Some Respite from Empty Property Rates
The Government has announced that, subject to consultation, it will exempt all newly built commercial properties completed between 1 October 2013 and 30 September 2016 from empty property rates for the first 18 months. This is subject to certain state aid approvals. This is a very welcome announcement as empty property rates continue to be a major headache for landlords. However, it is disappointing that it this will not come into effect until 1 October 2013.
The temporary doubling of small business rate relief will also be extended for a further 12 months from 1 April 2013.
Confirmation of Employee Shareholder Proposals
The Chancellor announced that the Government intends to press ahead with its proposal to introduce the new employment category of 'Employee Shareholder' (no longer to be known as 'employee owner'), with only a few minor amendments. Under this plan, employers will be entitled to offer employees shares in their business in exchange for employees waiving certain employment rights. Further details will be announced next week: click here for more information. The confirmation comes hot on the heels of the Government's response to the consultation on the subject, which showed that a very large majority of respondents were unconvinced by the idea: only 3% of those who responded did so positively.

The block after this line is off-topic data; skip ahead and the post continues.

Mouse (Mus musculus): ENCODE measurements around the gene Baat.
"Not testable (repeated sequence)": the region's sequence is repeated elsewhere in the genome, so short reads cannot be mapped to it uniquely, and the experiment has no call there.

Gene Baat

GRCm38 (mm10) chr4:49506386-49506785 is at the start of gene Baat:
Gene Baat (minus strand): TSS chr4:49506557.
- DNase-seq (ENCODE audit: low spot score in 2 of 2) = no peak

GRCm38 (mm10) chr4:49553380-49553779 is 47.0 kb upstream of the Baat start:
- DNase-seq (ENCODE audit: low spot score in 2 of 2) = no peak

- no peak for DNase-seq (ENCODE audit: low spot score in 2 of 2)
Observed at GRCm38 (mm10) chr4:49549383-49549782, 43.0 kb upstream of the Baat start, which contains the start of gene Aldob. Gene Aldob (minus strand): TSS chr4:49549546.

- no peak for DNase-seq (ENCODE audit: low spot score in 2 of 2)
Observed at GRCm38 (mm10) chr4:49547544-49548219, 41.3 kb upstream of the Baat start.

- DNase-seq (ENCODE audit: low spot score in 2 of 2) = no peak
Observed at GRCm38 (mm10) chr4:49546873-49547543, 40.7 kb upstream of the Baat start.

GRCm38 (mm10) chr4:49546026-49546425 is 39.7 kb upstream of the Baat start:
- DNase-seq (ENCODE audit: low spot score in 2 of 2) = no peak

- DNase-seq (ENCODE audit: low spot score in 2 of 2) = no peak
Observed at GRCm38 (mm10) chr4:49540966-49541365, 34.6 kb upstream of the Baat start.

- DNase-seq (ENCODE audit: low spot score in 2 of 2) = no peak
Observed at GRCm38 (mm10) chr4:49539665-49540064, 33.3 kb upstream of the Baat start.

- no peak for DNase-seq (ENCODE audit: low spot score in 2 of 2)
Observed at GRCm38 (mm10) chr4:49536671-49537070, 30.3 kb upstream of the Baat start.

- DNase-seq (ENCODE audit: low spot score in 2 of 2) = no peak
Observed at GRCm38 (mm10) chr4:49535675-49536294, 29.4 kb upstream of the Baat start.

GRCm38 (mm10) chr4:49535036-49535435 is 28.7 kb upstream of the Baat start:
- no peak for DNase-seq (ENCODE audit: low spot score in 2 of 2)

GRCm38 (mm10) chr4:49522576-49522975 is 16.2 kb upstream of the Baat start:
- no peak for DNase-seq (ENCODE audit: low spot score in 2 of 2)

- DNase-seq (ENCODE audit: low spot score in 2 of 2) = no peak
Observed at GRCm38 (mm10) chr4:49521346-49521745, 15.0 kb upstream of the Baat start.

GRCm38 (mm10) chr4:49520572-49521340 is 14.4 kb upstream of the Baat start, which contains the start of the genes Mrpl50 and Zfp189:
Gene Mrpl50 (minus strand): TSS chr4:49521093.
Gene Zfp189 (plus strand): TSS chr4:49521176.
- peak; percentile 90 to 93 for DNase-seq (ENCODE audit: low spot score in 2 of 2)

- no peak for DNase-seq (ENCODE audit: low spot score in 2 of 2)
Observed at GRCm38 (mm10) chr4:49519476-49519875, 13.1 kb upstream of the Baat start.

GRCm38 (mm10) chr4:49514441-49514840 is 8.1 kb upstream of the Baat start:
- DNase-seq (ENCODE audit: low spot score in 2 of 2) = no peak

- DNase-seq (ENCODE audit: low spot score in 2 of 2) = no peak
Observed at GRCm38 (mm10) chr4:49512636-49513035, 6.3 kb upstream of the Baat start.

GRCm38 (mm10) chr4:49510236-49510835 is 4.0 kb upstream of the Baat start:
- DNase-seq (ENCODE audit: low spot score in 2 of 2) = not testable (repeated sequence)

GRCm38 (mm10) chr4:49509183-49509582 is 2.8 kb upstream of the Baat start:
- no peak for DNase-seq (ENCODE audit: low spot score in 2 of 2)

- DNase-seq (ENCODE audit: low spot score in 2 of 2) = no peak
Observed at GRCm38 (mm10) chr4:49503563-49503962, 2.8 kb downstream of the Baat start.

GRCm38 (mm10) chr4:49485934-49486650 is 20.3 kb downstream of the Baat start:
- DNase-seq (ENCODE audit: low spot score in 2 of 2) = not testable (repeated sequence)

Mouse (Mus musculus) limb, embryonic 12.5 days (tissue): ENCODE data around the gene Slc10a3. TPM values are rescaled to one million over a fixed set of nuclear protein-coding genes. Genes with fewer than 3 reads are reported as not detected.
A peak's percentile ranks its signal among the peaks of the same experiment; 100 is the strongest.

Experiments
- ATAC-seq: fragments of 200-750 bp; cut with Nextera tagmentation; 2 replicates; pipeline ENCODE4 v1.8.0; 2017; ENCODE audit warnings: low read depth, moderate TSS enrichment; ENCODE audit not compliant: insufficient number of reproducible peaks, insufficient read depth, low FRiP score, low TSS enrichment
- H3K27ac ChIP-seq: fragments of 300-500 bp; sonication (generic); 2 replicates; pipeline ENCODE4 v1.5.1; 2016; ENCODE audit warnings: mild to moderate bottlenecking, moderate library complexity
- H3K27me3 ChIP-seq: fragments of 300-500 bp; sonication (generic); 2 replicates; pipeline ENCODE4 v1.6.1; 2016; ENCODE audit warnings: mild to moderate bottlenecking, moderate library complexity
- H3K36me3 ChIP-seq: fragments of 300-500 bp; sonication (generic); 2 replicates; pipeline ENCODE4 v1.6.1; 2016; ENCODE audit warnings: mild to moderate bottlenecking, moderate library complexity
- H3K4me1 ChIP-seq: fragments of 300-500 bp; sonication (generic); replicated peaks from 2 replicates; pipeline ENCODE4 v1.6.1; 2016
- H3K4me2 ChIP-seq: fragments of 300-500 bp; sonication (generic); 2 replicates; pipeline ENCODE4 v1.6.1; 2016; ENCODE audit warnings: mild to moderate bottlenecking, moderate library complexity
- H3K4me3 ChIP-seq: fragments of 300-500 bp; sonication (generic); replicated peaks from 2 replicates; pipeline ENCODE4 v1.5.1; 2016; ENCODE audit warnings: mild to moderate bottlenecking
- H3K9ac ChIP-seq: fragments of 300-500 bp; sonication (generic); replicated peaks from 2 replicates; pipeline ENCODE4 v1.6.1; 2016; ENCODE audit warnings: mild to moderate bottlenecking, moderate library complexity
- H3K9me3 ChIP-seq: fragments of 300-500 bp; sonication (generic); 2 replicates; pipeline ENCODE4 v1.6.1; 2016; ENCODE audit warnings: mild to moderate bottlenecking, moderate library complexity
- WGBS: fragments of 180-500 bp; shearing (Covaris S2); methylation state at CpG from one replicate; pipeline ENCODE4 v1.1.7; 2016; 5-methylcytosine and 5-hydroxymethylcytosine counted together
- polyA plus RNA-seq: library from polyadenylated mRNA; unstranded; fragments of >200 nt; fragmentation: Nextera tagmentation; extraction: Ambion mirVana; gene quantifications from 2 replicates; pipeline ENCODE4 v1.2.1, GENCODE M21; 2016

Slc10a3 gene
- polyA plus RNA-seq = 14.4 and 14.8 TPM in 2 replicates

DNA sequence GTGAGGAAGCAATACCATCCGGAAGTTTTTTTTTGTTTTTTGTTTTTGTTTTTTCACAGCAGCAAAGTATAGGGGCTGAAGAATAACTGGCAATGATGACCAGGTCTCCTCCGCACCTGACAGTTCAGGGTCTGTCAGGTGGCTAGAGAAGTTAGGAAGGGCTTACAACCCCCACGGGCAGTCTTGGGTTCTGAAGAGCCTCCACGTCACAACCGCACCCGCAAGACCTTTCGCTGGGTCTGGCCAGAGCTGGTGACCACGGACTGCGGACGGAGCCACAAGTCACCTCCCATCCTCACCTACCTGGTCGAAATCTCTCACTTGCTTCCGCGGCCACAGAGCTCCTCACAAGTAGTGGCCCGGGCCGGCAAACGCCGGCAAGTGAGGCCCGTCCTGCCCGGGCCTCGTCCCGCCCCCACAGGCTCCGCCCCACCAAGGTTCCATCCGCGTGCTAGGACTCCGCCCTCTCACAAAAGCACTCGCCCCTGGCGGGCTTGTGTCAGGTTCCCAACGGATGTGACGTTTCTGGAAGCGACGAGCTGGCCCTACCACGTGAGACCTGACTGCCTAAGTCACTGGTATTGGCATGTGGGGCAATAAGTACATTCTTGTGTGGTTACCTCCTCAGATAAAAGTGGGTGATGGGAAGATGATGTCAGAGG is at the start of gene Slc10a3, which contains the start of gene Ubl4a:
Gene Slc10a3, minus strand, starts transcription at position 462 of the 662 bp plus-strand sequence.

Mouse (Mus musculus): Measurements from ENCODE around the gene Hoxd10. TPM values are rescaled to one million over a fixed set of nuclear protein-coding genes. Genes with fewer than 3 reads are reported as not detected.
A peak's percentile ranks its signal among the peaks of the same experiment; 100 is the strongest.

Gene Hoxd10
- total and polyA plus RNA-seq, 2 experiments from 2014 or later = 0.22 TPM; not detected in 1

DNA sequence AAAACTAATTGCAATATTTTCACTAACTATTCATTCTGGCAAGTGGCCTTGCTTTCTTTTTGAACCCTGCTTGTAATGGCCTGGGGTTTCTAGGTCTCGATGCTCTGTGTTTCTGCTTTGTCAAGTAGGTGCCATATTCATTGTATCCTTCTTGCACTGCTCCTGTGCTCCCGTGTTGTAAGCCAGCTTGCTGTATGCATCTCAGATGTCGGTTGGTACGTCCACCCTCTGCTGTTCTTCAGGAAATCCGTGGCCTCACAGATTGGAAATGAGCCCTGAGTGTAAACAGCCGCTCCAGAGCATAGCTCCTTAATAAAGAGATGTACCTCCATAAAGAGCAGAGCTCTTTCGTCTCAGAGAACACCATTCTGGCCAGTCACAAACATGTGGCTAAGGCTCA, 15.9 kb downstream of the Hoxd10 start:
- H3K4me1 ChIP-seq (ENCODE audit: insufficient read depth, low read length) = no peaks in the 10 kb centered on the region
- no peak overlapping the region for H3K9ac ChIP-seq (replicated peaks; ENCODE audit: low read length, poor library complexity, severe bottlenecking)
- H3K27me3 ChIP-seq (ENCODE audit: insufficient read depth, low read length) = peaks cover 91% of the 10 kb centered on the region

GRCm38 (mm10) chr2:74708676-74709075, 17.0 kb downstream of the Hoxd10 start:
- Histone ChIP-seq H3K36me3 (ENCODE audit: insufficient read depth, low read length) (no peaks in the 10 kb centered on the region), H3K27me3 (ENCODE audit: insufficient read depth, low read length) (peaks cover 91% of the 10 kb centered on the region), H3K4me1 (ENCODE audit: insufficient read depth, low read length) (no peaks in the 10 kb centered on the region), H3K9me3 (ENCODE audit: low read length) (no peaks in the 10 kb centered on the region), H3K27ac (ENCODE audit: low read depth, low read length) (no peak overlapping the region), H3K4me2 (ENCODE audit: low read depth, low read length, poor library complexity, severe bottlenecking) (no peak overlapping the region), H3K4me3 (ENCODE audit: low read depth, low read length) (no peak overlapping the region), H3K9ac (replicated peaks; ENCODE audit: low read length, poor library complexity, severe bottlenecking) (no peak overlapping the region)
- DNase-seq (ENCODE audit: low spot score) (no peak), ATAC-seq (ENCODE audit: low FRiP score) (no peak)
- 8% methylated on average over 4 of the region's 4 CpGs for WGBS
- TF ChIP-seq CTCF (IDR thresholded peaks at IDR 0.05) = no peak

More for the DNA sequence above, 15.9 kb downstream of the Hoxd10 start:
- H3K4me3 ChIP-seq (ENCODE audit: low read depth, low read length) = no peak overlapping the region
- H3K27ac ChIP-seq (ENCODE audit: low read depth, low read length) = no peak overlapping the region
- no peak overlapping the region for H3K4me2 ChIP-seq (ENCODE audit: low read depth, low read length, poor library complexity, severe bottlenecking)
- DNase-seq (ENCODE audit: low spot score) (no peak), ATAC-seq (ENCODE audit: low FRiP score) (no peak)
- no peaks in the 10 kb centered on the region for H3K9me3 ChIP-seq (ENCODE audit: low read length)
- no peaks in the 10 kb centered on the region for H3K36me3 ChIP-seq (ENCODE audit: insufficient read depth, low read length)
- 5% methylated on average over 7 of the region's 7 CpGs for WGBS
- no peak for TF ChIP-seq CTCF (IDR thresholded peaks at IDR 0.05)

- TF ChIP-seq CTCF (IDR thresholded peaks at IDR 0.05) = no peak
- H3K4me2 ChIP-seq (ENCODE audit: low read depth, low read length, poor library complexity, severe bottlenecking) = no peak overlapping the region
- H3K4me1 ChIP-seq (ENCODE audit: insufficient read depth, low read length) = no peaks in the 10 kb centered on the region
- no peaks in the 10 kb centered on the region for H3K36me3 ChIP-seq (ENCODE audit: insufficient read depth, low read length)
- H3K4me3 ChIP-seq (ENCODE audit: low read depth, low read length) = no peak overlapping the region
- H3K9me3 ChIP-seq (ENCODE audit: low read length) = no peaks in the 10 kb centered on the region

IR35 RUles to be strengthened
HMRC's IR35 powers have been under the spotlight recently. The IR35 rules can treat contractors whose services are engaged via intermediary companies as employees in certain circumstances (in order to stop perceived Pay As You Earn and National Insurance Contributions avoidance). Following consultation, the Government has announced that it will not be expanding these rules by creating new legislation seeking to tax certain "controlling persons". Rather, it will strengthen the existing IR35 rules (although it will keep this area under review).
Confirmation of VAT Charges
There are no headline-grabbing VAT announcements. The Budget announcements involving static holiday caravans, hot takeaway food, alterations to existing buildings and self-storage have been tweaked, and we are expecting the detailed legislation next week.